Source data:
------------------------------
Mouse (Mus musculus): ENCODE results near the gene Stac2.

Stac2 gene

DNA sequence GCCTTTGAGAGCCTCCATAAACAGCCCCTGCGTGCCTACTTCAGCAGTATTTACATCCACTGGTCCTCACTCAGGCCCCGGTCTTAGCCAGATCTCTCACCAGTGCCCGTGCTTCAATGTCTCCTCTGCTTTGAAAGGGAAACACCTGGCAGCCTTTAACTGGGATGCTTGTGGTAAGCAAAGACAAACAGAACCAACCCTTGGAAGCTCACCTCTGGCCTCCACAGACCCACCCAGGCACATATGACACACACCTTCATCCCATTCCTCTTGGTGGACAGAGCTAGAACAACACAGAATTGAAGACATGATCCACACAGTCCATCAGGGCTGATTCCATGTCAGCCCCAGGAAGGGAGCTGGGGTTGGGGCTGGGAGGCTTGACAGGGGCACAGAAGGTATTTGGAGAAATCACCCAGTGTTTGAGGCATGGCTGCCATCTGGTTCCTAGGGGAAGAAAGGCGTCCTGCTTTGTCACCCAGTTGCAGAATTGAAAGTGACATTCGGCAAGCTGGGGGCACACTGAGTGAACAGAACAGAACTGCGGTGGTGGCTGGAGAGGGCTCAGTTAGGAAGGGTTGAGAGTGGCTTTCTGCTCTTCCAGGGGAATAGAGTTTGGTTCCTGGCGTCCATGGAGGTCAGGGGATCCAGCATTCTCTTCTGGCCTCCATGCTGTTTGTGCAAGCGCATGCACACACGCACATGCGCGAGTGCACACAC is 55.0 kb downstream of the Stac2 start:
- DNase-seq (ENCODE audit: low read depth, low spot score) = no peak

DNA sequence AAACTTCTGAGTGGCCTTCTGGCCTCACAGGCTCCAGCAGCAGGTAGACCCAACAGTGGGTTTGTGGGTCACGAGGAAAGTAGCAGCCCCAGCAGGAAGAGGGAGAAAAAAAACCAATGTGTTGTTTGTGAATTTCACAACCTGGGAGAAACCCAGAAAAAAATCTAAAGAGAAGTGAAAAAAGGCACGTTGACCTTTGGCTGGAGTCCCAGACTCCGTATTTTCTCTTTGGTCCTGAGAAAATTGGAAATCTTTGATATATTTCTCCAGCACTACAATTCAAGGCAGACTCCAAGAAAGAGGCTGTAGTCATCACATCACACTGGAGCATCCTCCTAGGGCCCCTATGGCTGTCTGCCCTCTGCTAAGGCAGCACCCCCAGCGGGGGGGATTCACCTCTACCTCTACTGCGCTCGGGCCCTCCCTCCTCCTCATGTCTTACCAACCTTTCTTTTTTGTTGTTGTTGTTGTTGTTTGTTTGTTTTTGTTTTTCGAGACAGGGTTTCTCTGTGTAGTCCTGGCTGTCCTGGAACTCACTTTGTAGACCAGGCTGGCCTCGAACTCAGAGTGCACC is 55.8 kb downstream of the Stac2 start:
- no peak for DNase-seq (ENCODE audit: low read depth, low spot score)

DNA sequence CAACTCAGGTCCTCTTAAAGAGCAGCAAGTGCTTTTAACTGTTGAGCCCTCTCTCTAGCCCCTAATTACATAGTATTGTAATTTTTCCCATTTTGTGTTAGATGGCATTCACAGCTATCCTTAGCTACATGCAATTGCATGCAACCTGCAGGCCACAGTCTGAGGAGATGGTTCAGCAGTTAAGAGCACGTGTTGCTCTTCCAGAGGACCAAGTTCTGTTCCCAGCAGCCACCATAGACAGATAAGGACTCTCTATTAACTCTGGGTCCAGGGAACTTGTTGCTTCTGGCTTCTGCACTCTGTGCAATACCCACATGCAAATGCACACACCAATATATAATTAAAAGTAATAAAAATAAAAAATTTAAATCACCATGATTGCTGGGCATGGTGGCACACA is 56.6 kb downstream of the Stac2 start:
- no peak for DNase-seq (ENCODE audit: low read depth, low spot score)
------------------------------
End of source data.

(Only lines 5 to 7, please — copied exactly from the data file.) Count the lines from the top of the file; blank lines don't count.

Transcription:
DNA sequence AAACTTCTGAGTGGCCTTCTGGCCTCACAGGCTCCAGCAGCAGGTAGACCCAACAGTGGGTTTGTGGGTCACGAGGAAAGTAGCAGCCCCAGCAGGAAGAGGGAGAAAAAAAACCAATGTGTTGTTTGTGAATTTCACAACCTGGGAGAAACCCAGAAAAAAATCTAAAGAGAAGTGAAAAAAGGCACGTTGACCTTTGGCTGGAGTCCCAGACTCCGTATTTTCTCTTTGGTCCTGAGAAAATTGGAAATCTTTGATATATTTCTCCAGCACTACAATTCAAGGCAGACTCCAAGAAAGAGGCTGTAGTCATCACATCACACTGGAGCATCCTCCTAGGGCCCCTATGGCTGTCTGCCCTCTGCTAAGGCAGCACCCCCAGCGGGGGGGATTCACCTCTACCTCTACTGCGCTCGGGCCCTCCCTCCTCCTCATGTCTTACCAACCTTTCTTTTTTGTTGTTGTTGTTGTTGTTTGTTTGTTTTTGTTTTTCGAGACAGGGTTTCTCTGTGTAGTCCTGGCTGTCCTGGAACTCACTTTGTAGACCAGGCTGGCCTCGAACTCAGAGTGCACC is 55.8 kb downstream of the Stac2 start:
- no peak for DNase-seq (ENCODE audit: low read depth, low spot score)

DNA sequence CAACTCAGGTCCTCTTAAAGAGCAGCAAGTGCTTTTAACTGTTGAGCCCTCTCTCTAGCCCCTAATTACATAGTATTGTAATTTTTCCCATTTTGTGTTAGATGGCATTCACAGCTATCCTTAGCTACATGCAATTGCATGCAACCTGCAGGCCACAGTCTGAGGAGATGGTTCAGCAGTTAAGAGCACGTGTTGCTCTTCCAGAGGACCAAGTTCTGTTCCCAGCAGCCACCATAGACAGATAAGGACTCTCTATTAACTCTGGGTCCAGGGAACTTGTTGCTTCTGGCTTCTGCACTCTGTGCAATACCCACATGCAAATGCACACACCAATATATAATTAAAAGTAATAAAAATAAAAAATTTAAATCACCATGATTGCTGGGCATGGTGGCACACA is 56.6 kb downstream of the Stac2 start: